That first cool breeze that signifies fall is fast approaching stirs something in all steelhead anglers.
While it has only been a few short months since the fish left the tributaries of the Great Lakes, summer feels like an eternity while everyone waits for a new run of steelhead and the excitement it brings. When the weather starts to chill and fall rains swell streams, many flock to their favorite hole only to be disappointed by a lack of fish and explosion of other anglers. Here are a few tips to sway the odds back in your favor and find success in this early season!
Fish The Lake
During this early season, steelhead will move into the streams at night and go back out to the lake as dawn breaks. It’s part of their staging process and is a reason why so many have more success right at daybreak rather than a few hours into the day towards lunch. Simply put, there are more fish in the streams at night than during the day. Anglers can catch more fish by focusing their time on the lake itself! The mouth of the tributaries is a great place to start but steelhead will cruise for several hundred yards up and down the beach as they wait for the next rain to start their upstream push. There is more opportunity to be had by fishing the lake rather than the streams when a majority of the steelhead are still out in the big water.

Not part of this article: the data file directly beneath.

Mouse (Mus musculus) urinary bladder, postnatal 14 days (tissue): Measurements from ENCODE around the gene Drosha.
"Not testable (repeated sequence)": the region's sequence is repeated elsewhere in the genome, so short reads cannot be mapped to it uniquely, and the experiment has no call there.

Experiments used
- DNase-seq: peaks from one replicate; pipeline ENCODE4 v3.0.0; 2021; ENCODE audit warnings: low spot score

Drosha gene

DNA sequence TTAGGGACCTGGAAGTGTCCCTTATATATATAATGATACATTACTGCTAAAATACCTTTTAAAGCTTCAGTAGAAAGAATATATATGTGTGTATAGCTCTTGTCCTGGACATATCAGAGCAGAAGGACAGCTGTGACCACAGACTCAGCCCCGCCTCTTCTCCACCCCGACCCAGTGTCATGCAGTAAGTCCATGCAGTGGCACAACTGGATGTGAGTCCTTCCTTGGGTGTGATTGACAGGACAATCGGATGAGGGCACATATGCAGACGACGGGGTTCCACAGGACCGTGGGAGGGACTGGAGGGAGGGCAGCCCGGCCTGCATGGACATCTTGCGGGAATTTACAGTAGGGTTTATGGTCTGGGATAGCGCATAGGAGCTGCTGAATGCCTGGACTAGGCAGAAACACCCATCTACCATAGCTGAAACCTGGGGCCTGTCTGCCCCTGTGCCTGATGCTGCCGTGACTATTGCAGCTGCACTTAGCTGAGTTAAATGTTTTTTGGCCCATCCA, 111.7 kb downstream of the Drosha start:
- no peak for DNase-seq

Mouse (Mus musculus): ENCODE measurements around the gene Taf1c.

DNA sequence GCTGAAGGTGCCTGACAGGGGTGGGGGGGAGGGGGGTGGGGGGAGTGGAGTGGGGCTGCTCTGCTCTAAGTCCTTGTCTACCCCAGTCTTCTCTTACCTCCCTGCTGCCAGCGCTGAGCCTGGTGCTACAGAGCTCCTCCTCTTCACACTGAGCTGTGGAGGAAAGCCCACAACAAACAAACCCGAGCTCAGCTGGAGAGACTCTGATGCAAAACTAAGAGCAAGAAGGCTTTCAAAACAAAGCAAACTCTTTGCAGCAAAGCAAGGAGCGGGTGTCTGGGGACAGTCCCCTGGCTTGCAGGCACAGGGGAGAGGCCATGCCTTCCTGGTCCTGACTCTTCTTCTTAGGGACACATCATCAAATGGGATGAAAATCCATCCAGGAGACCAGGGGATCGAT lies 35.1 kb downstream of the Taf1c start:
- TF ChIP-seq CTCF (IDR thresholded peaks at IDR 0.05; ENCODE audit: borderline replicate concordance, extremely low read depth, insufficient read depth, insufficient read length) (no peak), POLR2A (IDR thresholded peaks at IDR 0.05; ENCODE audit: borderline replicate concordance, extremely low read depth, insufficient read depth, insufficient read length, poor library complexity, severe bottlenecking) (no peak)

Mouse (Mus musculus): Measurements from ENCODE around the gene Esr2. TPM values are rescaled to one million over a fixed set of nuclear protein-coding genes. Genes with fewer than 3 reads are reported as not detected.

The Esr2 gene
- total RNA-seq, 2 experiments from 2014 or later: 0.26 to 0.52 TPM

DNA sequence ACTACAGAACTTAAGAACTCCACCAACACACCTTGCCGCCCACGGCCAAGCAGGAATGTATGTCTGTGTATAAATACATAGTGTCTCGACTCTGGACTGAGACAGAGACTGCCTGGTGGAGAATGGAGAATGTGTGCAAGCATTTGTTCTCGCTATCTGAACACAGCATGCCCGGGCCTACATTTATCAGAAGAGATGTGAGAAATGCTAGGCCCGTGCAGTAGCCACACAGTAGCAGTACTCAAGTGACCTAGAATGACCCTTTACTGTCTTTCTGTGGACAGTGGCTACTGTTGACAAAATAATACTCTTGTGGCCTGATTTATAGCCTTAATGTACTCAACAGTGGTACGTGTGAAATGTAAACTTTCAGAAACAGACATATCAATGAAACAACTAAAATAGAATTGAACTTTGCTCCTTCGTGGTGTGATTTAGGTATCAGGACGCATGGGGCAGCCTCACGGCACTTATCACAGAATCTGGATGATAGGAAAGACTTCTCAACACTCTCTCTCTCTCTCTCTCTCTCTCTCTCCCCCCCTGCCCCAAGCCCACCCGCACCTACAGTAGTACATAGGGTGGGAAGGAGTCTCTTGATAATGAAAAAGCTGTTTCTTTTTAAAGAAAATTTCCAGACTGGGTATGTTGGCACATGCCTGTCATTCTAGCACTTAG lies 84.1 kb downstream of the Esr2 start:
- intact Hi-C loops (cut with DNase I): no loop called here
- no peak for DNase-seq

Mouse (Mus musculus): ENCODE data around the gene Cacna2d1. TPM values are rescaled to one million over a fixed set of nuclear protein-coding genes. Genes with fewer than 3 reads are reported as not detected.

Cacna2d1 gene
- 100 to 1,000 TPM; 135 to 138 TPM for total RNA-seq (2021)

Bring A Headlamp
For those that still want to target the streams themselves, the low-light conditions will undoubtedly be the best bet. Instead of arriving right at daybreak, strap on the headlamp and be out there an hour or two before the first sunlight peaks out. More fish will be in the streams and even though some will have already gone back out to the lake, this is still the best chance of getting stream action. In similar fashion, arrive at the stream just before dark and scope out a nice run or hole where fish might pause on their upstream migration. Have the headlamp ready again and stay well into the night as the run of fish moves in!
Time The Rain
Later in the year, the sweet spot for hitting the run tends to be the day or two after a big rain has stopped. By then the water has crested and started to fall, providing the perfect window of opportunity to target fresh fish that have just come in from the lake. Early in the year, anglers should try to time this up a bit different by using the rain itself as the key to their fishing. Steelhead are much more likely to come in and go right back out at the first sign of dropping flows so consider fishing on the upswing side of the rising water and try to focus efforts on the peak flow, assuming it’s safe to do so. Even in muddy water the fish can still see flies and there are likely to be more fish in the drainages when it appears to be blown out rather than 12-24 hours later when the streams start to recede.
Steelhead fishing is often defined by cold, wind, and driving snow in the winter months. However, anglers can find just as much success in early fall by adjusting their thought process and understanding how the fish behave during this time. These tips can get folks on the right track and produce plenty of heart-pounding moments while others are spent wondering why the fish aren’t in their favorite spots!